Where the decedent's attorney-in-fact signed an admission agreement on behalf of the decedent when the decedent was admitted to defendant's nursing home; the agreement contained an arbitration agreement that bound the decedent and the decedent's representatives, successors, family, heirs and personal representatives to arbitrate disputes related to the agreement and the provision of services under the agreement; the decedent died five months after being admitted to the nursing home; plaintiff, who was the personal representative of the decedent's wrongful death estate, filed a wrongful death action against defendant alleging that the decedent died as a result of defendant's poor care of the decedent; and defendant sought to compel arbitration of the decedent's claims, plaintiff was bound by the agreement to arbitrate the decedent's claims because the decedent was bound by the agreement to arbitrate the decedent's claims against defendant. Peck v. Laurel Healthcare Providers, L.L.C., 2014-NMCA-001, cert. denied, 2013-NMCERT-012.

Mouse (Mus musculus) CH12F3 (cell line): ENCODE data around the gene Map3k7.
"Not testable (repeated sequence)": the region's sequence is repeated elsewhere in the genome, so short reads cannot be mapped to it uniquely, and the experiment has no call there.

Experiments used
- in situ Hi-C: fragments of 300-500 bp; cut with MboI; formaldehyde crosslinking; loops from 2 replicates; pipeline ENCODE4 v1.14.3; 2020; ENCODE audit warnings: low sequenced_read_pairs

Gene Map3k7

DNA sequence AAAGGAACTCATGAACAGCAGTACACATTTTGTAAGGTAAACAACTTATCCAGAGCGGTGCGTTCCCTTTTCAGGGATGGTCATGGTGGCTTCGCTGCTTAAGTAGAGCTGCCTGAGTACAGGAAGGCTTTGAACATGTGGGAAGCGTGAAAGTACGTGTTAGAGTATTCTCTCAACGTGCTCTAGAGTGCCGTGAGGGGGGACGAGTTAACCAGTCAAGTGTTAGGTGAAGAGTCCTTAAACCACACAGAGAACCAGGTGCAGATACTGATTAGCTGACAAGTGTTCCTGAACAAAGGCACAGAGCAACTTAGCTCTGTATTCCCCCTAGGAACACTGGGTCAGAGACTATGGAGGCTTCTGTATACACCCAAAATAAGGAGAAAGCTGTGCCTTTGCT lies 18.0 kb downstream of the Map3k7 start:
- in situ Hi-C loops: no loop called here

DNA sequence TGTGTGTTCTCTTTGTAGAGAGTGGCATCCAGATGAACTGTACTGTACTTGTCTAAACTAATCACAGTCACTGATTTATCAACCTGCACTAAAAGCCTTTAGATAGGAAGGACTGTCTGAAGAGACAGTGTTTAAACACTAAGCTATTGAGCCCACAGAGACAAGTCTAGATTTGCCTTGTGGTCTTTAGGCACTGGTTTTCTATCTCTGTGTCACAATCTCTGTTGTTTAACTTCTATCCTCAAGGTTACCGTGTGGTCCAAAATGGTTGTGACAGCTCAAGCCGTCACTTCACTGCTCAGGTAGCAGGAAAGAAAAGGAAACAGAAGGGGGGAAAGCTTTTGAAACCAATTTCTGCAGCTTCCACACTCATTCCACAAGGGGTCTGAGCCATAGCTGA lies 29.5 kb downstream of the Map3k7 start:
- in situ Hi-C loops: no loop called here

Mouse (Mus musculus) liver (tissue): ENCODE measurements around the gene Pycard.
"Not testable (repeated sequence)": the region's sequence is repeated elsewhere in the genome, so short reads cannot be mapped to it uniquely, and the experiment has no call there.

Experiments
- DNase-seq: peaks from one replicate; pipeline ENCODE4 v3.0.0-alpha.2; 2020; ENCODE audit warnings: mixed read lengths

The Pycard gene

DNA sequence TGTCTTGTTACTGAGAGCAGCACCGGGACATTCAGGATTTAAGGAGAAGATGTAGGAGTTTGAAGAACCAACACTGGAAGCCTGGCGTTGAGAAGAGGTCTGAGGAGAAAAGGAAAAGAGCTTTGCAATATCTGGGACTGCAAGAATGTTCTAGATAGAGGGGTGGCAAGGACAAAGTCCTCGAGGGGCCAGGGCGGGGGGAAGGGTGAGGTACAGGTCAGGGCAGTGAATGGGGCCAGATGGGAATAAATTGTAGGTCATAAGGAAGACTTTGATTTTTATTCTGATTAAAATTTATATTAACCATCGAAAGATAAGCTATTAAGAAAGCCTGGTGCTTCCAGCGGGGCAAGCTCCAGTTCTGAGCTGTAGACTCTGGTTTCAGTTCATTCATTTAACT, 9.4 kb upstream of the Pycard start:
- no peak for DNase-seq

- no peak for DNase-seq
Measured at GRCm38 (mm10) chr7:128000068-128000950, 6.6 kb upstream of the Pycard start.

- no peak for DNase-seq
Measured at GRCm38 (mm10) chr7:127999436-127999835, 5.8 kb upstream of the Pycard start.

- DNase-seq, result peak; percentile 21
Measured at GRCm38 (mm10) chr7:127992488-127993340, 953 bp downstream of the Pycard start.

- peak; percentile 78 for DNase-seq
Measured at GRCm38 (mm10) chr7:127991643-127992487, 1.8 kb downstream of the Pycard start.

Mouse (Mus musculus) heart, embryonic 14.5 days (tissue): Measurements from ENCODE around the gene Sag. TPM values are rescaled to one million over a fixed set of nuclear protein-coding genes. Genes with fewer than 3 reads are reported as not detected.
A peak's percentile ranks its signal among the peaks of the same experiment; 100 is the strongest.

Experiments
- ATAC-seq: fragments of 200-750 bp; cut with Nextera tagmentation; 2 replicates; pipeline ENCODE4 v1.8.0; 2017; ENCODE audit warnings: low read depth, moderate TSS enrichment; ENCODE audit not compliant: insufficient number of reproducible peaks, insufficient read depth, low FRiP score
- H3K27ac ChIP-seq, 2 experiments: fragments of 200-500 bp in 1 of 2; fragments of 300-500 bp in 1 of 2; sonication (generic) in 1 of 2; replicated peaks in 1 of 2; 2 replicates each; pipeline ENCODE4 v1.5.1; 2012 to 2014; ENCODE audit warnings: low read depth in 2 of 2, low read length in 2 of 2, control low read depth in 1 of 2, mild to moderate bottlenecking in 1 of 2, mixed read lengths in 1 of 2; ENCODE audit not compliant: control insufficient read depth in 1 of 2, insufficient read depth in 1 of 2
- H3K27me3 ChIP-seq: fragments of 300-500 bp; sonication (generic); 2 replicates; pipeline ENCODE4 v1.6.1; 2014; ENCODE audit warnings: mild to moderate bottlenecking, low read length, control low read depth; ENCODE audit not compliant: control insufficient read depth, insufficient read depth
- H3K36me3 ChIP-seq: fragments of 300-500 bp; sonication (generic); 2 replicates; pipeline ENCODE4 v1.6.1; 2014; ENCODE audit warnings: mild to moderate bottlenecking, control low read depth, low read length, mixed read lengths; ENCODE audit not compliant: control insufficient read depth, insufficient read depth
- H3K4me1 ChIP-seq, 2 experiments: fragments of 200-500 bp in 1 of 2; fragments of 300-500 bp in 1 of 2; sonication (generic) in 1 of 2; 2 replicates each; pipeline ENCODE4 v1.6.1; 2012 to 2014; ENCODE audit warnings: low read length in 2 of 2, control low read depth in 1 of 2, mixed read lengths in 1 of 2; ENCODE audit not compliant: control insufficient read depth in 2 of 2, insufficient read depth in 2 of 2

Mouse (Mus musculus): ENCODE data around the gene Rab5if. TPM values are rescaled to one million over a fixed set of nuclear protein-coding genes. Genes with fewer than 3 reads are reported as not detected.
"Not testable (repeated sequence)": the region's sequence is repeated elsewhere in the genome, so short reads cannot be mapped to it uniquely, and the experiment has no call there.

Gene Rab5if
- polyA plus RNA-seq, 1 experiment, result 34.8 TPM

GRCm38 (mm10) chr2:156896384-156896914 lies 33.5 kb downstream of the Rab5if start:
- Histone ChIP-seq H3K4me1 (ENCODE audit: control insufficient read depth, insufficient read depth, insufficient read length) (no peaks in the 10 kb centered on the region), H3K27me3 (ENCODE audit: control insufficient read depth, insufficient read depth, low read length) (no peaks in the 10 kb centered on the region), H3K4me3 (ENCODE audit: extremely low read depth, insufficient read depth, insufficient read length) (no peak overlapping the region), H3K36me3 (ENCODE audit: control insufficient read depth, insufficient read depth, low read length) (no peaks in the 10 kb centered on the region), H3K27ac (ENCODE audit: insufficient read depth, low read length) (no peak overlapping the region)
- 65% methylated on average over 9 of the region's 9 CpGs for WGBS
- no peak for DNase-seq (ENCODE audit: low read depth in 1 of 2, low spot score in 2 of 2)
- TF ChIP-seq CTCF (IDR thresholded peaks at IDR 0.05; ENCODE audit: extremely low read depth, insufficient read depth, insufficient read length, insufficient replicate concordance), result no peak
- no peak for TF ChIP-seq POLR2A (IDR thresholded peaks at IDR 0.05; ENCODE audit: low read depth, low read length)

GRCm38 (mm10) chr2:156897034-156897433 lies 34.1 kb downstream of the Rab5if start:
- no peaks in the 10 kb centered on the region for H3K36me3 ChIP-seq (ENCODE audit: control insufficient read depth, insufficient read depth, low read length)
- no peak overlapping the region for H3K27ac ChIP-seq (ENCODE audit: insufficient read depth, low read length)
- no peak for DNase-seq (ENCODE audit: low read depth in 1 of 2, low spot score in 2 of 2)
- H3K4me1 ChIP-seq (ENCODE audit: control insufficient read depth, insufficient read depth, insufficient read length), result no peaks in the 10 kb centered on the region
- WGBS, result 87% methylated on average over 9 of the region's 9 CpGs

Purpose of act. — The legislative purpose of this act (41-2-1 through 41-2-4 NMSA 1978) was not merely to provide compensation, but also to make negligence causing death costly to the wrongdoer. Stang v. Hertz Corp., 1969-NMCA-118, 81 N.M. 69, 463 P.2d 45, aff'd, 1970-NMSC-048, 81 N.M. 348, 467 P.2d 14.
The authority to recover damages for wrongful death granted by statute has for its purpose more than compensation. It is designed as well to promote the safety of life and limb by making it costly for the wrongdoer. Tauch v. Ferguson-Steere Motor Co., 1957-NMSC-039, 62 N.M. 429, 312 P.2d 83.